And thanks for appreciating the earworm title – once I thought of that song, I had to write this story, because it was too good to pass up.

  4. Oh, Suzy … in your eyes!

    I love the honesty of your story — but our culture is so messed up! We actually think of our aging process as a failing of some sort, something we should be embarrassed about or even apologetic for. When I broke my hip some years back, I was reticent to use a walker because only old people did that. Now it’s all about hearing aids…often well-kept secrets, especially with the very expensive new models that are almost undetectable. Whenever someone wants to take a photo of me, I feel the need to apologize for my wrinkles. Maybe we baby boomers ought to come up with a chant … how about “Old and bold and coming through!”

  5. Marian says:

    Welcome to the cataract club, Suzy. I, too, had the surgery at a relatively young age, one eye three years ago, and the other just before COVID hit. (Family trait and some meds encourage cataracts to grow.) My vision is now 20/20, I having opted for the standard lens, so I do use reading glasses. My issue was with needing hearing aids at age 60, which I thought was really young. Glad we can get over these feelings and go with these great technologies that help our senses!

    • Suzy says:

      Yes, hearing aids are the next hurdle! My husband has them, and it has made such a difference in both of our lives – he can actually hear me now! I think my hearing is still pretty good, but I guess you never know what sounds you are missing until technology gives them back to you.

  6. Betsy Pfau says:

    Here we go again! I can’t believe how similar our stories are! I started wearing glasses at age 8 too, Suzy! I hated them! I got my contact lenses at age 13 (those hard lenses, but I wore them well and didn’t switch to gas-permeable until much later. I think I was about 30).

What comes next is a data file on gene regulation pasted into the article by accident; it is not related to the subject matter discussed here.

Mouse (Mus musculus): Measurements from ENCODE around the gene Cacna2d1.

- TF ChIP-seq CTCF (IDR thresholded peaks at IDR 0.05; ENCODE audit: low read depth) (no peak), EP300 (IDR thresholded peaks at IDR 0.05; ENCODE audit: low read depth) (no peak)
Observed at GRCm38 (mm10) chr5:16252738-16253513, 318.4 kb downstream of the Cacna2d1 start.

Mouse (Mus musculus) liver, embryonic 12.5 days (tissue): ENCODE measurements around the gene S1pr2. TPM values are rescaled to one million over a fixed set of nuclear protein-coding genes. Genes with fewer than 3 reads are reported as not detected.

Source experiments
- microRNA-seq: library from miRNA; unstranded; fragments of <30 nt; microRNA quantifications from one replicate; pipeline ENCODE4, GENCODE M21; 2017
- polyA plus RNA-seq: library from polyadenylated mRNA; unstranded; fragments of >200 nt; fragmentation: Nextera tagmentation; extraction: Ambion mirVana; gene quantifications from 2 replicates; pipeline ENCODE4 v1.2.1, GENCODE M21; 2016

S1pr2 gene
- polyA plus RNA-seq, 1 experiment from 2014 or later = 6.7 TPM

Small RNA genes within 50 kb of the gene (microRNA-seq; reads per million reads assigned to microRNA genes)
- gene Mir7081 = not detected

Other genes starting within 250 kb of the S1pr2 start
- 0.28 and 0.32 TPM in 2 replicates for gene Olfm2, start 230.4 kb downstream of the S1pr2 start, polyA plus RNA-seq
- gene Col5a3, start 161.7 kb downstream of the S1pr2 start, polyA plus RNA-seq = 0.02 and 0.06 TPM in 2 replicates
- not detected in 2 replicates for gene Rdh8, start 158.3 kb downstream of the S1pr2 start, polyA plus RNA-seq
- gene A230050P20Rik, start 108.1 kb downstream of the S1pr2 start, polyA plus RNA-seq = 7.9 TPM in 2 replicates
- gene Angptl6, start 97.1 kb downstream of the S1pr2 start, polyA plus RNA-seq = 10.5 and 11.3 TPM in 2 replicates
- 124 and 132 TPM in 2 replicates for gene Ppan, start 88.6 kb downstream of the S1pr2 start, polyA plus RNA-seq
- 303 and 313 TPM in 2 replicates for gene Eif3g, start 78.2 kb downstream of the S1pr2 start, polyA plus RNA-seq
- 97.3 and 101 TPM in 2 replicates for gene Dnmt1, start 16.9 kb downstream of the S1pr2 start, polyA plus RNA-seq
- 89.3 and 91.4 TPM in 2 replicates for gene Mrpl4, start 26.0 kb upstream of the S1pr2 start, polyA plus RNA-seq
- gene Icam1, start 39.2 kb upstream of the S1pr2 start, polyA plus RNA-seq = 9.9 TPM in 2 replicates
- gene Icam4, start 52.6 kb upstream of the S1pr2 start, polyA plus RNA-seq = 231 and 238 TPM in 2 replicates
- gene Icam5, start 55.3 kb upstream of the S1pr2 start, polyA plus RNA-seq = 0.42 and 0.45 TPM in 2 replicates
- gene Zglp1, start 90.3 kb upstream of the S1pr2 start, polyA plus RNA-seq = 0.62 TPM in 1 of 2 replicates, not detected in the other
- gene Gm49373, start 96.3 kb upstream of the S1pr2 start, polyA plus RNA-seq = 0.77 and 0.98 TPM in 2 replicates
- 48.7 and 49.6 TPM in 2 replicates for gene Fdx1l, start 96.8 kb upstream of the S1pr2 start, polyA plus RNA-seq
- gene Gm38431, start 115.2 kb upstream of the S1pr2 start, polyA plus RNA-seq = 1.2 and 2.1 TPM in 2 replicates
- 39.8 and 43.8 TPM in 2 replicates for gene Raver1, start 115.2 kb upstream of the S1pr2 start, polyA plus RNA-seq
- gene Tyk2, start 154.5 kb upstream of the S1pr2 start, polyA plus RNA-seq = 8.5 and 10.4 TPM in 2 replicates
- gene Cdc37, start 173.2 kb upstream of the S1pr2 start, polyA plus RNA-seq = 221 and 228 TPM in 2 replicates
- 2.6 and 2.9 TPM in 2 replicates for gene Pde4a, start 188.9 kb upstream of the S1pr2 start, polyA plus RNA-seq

But I developed severe dry-eye shortly after Jeffrey was born, in January, 1990. Then I went to soft lenses. Then I started only wearing then when I got dressed up. Then I had my lower tear ducts cauterized shut. It has been a long haul. About 27 years ago, I did a precursor to LASIK, which was OK, but couldn’t wear contacts at all (by the time I was 38 years old I was wearing reading glasses over my contacts). Except it wasn’t legal in the US to correct for astigmatism. I didn’t know I HAD astigmatism! So I was still wearing glasses; now graduated bifocals. But like you, some years ago, I started having trouble with glare at night, couldn’t read the street signs, etc. It was actually the night I drove you back to Cambridge after we’d spent the day together…I got very lost and the GPS on my car was out-of-date. I just couldn’t see where I was going and I was truly frightened. My doctor said the cataracts weren’t too bad, but he finally gave in and agreed. I did my right eye in November, 2018 and the left eye in Feb, 2019, but because I had done the corrective surgery all those years ago, I couldn’t get a perfect correction, so still need to wear bifocals. So I understand 100% and am younger than you!

    AND, now I need hearing aids too. I had my hearing tested last December. I was borderline, but will get them when I see the audiologist this December. So that’s just the way it is.

    • Suzy says:

      Wow Betsy, still more aspects of our lives that we have in common! I’m so sorry to hear about the night you drove me back to Cambridge – I remember you wanted Dan to come with us and he said no. But I should have just called a Lift and spared you the trip.

      My husband got hearing aids recently, and was amazed at all the sounds he could now hear that he didn’t even know he was missing. I don’t think I’m there yet, but I’m sure it will happen sooner or later.